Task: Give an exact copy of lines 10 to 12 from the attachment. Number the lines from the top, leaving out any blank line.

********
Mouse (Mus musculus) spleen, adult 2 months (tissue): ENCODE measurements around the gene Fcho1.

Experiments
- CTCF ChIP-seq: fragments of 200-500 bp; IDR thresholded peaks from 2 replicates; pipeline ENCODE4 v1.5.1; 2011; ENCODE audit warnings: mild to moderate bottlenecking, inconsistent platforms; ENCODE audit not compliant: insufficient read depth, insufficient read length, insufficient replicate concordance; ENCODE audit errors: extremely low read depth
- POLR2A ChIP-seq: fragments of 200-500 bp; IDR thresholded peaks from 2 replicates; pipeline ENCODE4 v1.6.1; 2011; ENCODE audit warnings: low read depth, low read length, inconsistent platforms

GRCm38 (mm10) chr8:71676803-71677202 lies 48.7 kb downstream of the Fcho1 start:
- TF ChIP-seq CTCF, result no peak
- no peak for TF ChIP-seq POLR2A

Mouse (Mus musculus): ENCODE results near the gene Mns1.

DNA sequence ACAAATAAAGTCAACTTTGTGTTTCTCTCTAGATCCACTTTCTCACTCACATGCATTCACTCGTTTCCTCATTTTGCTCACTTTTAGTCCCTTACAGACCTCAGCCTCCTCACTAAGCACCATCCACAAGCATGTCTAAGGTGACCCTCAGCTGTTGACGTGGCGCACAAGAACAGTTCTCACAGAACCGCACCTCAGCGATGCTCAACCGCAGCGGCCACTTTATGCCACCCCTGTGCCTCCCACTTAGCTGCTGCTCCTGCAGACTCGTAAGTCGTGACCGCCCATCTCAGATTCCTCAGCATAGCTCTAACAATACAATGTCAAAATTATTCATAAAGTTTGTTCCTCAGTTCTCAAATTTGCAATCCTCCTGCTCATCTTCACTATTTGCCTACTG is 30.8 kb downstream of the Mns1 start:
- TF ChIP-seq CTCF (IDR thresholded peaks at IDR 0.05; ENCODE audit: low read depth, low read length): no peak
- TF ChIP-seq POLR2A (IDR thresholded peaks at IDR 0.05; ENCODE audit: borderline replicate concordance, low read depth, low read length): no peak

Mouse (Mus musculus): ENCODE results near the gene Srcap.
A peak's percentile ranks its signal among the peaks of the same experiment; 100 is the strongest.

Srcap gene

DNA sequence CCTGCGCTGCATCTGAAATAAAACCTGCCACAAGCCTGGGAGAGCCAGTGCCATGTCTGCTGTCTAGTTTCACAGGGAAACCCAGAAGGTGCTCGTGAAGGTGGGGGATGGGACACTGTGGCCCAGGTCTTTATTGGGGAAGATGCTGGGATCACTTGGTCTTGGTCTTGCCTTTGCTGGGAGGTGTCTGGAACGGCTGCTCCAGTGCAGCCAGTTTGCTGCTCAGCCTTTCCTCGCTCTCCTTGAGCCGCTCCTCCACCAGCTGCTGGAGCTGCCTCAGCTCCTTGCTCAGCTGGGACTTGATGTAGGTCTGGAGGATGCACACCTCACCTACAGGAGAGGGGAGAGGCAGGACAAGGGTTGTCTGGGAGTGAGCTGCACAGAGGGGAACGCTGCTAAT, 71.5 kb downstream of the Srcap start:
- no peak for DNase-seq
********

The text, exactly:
- TF ChIP-seq CTCF (IDR thresholded peaks at IDR 0.05; ENCODE audit: low read depth, low read length): no peak
- TF ChIP-seq POLR2A (IDR thresholded peaks at IDR 0.05; ENCODE audit: borderline replicate concordance, low read depth, low read length): no peak

Mouse (Mus musculus): ENCODE results near the gene Srcap.